Both as an industry and as individual companies, I believe we’ve accomplished a lot in a short period of time. We also recognize that there’s still considerable progress yet to be made. Just as we discovered when we began this process that we could accomplish more as an industry than as individual companies, we feel that we can achieve even greater things if our industry can work in cooperation with organizations like yours. As I mentioned earlier, our outreach efforts on the purchasing side for Opportunity Expo would be even more successful if we had the benefit of your knowledge of professional organizations representing minority vendors, as well as the benefit of your relationships with these groups.
Another area where we could work together to our mutual benefit is in supporting education initiatives that will promote a diverse work force at all levels. One of the best examples of a missed opportunity exists right here in Mississippi. For years, the casino companies doing business here have supported a bill in the legislature that would allow Mississippi’s state universities to offer classes in casino management and other areas relating to the hospitality industry. This kind of training would prepare state residents for a professional career in this industry. For years, however, the legislature has rejected this measure, forcing these companies to recruit from out of state for many management positions. As a result, state residents are not as well represented in the local management ranks as they could be or should be. Working together to pass this legislation would give us a more highly skilled labor pool that would better reflect the community and provide more opportunities for management positions to local residents.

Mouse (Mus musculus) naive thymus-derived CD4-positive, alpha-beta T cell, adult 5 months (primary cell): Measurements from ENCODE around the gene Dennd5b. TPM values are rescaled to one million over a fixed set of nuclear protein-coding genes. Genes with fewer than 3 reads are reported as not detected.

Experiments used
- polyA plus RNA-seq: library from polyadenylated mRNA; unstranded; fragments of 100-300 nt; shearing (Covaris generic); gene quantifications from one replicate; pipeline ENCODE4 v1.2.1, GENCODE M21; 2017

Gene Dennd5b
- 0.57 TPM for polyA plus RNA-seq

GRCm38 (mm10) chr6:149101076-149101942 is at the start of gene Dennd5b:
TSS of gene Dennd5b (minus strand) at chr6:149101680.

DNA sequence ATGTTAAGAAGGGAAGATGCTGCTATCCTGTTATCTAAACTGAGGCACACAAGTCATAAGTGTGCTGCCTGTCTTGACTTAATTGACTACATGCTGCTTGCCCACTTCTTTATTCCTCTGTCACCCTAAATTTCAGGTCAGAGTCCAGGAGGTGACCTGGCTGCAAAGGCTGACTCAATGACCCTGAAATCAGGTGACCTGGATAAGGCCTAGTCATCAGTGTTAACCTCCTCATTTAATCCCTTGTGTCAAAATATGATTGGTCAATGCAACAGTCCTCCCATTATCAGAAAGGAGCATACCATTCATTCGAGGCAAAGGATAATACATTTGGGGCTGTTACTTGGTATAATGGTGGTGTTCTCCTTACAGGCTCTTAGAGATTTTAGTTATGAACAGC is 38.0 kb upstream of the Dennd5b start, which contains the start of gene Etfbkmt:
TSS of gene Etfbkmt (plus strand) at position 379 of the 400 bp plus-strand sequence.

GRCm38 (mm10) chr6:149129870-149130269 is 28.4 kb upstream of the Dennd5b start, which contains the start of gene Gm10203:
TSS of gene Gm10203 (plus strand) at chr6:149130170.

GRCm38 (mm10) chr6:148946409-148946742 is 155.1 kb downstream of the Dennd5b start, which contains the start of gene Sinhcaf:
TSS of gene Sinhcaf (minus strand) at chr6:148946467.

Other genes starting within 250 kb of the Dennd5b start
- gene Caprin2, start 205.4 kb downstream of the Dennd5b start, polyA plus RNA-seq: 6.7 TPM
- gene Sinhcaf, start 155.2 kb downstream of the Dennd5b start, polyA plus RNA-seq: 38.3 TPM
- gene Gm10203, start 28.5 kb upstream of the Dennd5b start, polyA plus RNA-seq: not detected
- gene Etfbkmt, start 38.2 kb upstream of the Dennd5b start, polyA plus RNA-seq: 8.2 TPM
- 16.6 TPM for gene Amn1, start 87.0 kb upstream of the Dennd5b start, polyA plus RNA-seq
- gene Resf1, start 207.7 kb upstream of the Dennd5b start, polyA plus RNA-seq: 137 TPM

These are just two examples of how our combined efforts can make a difference above and beyond what we accomplish on our own as an industry. Working together, I hope to continue to make progress toward our mutual goal of promoting inclusion in all areas and at all levels of the gaming industry.